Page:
And this shows how a gun control advocate really thinks. No one can reasonably argue against him. Anyone who disagrees with him, is asking the government for a favor the government should never grant to anyone. Unless that someone is a member of the government, or a special friend.

Stop the presses! David Codrea published this a few minutes ago. A gun control advocate named Lee Coleman, who once ran for the Oregon State House, lost his temper and stormed out of an interview. Play Clip Eight. (WARNING: Mr. Coleman uses language that, to paraphrase Rex Harrison, would make a sailor blush. Parental judgment and discretion are advised.)

Bottom line

The leaders of the gun control movement want your guns. They don’t believe you, or anyone else but them, should have guns. Follow the links. Play the clips. Ask yourself whether you want to be free, or instead be both slave and slave driver.

And if you want to be free, take my advice. Arm yourself to protect yourself better from mayhem.

Like these people.

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Terry A. Hurlbut has been a student of politics, philosophy, and science for more than 35 years. He is a graduate of Yale College and has served as a physician-level laboratory administrator in a 250-bed community hospital. He also is a serious student of the Bible, is conversant in its two primary original languages, and has followed the creation-science movement closely since 1993.

constitutional law, gun control, liberty, second amendment


Terry A. Hurlbut

Terry A. Hurlbut has been a student of politics, philosophy, and science for more than 35 years. He is a graduate of Yale College and has served as a physician-level laboratory administrator in a 250-bed community hospital. He also is a serious student of the Bible, is conversant in its two primary original languages, and has followed the creation-science movement closely since 1993.

Comments (6)

  • There’s a tired, ineffective argument underpinning this whole essay – “laws that restrict anything are pointless, because criminals ignore the law”.

    Then why have laws like that in the first place? We could free up a lot of the criminal justice system’s resources and let people keep the peace through street justice.

    If that were the case, we might as well let Iran and North Korea build as many nukes as they want, and sell them to anyone who wants them, Al Qaeda included. After all, we have more nukes and ours are more deadly, so an armed world will be a polite world, right?

    It’s nonsense, of course.

    What we need is to find a middle-ground of reason where responsible people can have guns as long as they get trained to use them and register them, but this is accompanied by a limit on how much killing power is appropriate for civilians to walk around with. We don’t let people walk around with grenades, pipe bombs or vials of sarin for self-defense, and we can find a way to draw a red line on personal killing power that applies to guns too. Otherwise you just wind up with a civilian arms race – a handgun is useless when the other guy has an assault rifle, so are we all supposed to walk around with assault rifles to restore balance?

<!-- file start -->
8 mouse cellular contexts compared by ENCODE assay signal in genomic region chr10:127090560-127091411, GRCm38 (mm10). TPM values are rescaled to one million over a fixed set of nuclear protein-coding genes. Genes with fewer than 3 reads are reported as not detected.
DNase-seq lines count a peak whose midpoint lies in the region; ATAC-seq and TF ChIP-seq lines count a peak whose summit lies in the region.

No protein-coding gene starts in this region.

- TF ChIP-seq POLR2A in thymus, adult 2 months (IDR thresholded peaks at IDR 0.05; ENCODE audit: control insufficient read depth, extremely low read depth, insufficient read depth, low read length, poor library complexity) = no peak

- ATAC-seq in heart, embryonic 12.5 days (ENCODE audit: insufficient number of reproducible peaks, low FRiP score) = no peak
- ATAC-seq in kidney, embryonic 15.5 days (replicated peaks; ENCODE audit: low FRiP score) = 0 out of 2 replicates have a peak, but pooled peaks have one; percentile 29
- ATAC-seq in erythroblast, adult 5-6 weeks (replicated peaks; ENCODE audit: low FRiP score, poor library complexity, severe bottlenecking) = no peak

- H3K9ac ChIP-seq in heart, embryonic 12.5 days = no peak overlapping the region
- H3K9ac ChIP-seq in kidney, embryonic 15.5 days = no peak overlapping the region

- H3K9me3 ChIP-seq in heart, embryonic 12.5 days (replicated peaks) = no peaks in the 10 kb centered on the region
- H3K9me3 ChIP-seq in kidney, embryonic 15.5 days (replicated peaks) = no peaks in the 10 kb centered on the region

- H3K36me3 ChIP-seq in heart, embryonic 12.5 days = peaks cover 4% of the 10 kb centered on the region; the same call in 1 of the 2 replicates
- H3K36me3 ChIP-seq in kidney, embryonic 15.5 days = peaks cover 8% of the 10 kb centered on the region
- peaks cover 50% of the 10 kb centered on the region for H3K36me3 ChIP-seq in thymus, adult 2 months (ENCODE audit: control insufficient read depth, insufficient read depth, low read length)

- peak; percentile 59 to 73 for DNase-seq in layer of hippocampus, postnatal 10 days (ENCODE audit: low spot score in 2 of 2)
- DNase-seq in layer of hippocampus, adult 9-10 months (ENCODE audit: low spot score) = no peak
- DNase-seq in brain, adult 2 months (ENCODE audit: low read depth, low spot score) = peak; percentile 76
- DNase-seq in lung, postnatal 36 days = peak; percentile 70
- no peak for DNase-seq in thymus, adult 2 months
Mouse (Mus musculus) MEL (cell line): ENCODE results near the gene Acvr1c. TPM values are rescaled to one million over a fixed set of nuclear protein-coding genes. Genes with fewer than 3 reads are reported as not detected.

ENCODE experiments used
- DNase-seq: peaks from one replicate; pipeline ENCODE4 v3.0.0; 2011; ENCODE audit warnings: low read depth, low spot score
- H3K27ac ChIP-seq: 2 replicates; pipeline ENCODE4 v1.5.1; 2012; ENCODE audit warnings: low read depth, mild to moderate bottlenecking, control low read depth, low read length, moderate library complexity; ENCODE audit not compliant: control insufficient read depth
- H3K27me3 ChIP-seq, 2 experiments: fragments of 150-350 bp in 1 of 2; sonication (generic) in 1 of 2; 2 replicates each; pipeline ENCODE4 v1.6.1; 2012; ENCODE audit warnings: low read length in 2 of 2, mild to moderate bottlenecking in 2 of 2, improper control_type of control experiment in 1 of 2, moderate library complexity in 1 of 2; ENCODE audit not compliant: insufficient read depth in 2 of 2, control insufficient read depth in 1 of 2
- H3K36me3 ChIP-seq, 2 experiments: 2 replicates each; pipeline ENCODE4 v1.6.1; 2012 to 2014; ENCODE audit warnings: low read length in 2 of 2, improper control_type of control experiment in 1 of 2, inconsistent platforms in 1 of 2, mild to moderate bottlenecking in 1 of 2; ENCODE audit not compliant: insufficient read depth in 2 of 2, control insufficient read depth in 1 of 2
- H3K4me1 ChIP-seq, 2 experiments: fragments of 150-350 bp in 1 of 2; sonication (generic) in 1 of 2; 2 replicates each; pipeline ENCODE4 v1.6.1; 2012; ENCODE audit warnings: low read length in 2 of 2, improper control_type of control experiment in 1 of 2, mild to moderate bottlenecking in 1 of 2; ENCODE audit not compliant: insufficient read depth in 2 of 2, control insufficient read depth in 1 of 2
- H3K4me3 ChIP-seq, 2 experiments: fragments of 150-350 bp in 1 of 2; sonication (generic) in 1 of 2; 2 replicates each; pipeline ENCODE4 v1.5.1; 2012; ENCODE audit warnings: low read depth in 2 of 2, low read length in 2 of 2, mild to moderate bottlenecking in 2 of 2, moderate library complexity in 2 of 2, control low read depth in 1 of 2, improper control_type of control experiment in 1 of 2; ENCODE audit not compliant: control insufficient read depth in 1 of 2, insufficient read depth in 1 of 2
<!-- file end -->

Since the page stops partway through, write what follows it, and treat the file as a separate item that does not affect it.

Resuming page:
The sensible answer is to define three limits – the number of rounds per minute a gun can shoot, the capacity before reloading is necessary, and the nature of the bullets fired (hollow point, armor piercing, etc.). Reasonable people can find common ground on acceptable limits for each, and then citizens could buy, make or own anything imaginable as long as it stays within those limits.

    That’s not an “infringement” on a right – it’s a circuit-breaker to keep one person from killing dozens or more in the seconds it would take for bystanders to respond, even if they were armed. It’s the difference between weapons of self-defense, and weapons of mass destruction.

    This even addresses the individuals who want to fabricate guns and gun parts to do things they can find in the marketplace. You can’t pretend to control innovation, but we can define the punishment for innovating illegal capabilities.

    In this scenario, there isn’t even a need to take away anyone’s guns. If you bought a Bushmaster and it’s declared illegal, you can turn it in under amnesty and get any number of legal firearms to replace it, or you can keep it hidden in your home and take your chances. Just like a batch of crystal meth you bought or brewed, though, there will be consequences if this illegal weapon is found, and they should be severe. The problem in Newtown wasn’t that a Bushmaster was kept in the house where Nancy Lanza lived; it was that it also happened to be kept in the house where Adam Lanza lived. If she had only been allowed to keep pistols, rifles and shotguns in her home, the death toll at Sandy Hook may have been much lower.

    So if you and people of like mind want to walk around wearing “Molon Labe” patches while you hide your stash of now-illegal firearms, feel free – just be prepared to face the consequences of the law if you’re caught.

    And don’t counter by saying that you don’t have to obey gun-control laws if you decide they’re unjust. The Supreme Court has never ruled restrictions on certain types of firearms to be unconstitutional, just restrictions on being able to have a gun at all. If you cannot accept the right of Congress to make a law and the Supreme Court to determine its constitutionality, then it’s time to find a different country because there is no “taking America back” to a time that didn’t apply.

  • “The problem in Newtown wasn’t that a Bushmaster was kept in the house where Nancy Lanza lived”

    Correct; it’s that it was unsecured. I personally have no problem with keeping a military rifle locked up in a combination-lock cabinet rag bolted to a load bearing wall. If Nancy Lanza had had the wit to do the same she (and a whole bunch of kids) would still be alive.